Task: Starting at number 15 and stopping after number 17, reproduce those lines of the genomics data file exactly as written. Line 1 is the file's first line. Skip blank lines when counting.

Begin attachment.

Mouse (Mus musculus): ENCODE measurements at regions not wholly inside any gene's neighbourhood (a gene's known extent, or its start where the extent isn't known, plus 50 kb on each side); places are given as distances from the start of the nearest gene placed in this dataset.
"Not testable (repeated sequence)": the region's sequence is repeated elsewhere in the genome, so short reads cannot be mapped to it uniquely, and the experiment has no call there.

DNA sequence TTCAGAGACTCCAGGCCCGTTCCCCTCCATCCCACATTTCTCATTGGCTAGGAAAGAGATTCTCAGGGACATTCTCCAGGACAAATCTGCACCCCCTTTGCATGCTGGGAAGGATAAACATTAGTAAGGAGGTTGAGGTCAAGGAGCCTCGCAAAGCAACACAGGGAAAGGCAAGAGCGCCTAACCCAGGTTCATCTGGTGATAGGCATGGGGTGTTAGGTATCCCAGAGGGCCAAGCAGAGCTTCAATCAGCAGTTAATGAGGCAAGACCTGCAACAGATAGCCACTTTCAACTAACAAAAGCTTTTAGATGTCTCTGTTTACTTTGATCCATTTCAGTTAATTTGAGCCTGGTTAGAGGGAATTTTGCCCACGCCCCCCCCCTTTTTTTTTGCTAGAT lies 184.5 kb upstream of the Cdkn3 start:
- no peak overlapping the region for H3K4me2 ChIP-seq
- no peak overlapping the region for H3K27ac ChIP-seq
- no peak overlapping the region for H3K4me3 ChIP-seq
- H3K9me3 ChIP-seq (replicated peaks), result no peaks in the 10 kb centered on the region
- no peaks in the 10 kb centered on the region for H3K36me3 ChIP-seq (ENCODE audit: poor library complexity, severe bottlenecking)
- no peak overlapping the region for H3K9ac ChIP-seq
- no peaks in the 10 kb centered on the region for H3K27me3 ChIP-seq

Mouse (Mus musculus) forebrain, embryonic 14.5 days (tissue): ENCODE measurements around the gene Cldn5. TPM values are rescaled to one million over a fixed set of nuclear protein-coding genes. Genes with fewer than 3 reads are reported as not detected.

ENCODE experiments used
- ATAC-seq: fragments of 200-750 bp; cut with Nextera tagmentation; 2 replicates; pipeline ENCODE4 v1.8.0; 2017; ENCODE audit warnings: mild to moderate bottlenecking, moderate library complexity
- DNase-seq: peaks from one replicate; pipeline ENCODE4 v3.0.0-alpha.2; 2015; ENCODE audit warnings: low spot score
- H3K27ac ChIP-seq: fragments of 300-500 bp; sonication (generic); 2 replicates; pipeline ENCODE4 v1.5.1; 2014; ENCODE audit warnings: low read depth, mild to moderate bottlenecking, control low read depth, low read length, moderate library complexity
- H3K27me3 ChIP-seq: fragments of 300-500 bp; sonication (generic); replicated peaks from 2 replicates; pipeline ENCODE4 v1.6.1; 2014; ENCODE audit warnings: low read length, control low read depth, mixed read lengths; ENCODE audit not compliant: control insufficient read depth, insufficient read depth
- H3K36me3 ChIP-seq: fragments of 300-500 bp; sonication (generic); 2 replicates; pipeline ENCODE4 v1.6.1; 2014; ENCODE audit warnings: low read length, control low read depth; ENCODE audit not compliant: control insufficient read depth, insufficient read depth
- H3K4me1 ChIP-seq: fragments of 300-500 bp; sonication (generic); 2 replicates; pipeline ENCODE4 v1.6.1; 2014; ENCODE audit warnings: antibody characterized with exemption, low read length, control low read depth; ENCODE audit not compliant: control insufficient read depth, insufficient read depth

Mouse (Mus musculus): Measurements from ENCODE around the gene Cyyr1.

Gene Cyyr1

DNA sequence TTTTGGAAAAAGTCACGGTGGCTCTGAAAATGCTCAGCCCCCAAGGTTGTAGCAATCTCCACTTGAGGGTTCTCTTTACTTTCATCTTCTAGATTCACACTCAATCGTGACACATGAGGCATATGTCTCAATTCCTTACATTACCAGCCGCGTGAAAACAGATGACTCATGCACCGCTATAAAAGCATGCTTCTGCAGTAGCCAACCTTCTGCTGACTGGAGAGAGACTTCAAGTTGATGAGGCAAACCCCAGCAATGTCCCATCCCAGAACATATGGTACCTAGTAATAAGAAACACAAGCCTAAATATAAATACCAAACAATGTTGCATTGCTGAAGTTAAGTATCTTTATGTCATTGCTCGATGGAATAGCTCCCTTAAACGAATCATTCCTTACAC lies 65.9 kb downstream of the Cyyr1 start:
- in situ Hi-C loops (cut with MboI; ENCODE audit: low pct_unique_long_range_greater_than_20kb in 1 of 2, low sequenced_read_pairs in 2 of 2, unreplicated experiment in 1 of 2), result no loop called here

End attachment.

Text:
- H3K27ac ChIP-seq: fragments of 300-500 bp; sonication (generic); 2 replicates; pipeline ENCODE4 v1.5.1; 2014; ENCODE audit warnings: low read depth, mild to moderate bottlenecking, control low read depth, low read length, moderate library complexity
- H3K27me3 ChIP-seq: fragments of 300-500 bp; sonication (generic); replicated peaks from 2 replicates; pipeline ENCODE4 v1.6.1; 2014; ENCODE audit warnings: low read length, control low read depth, mixed read lengths; ENCODE audit not compliant: control insufficient read depth, insufficient read depth
- H3K36me3 ChIP-seq: fragments of 300-500 bp; sonication (generic); 2 replicates; pipeline ENCODE4 v1.6.1; 2014; ENCODE audit warnings: low read length, control low read depth; ENCODE audit not compliant: control insufficient read depth, insufficient read depth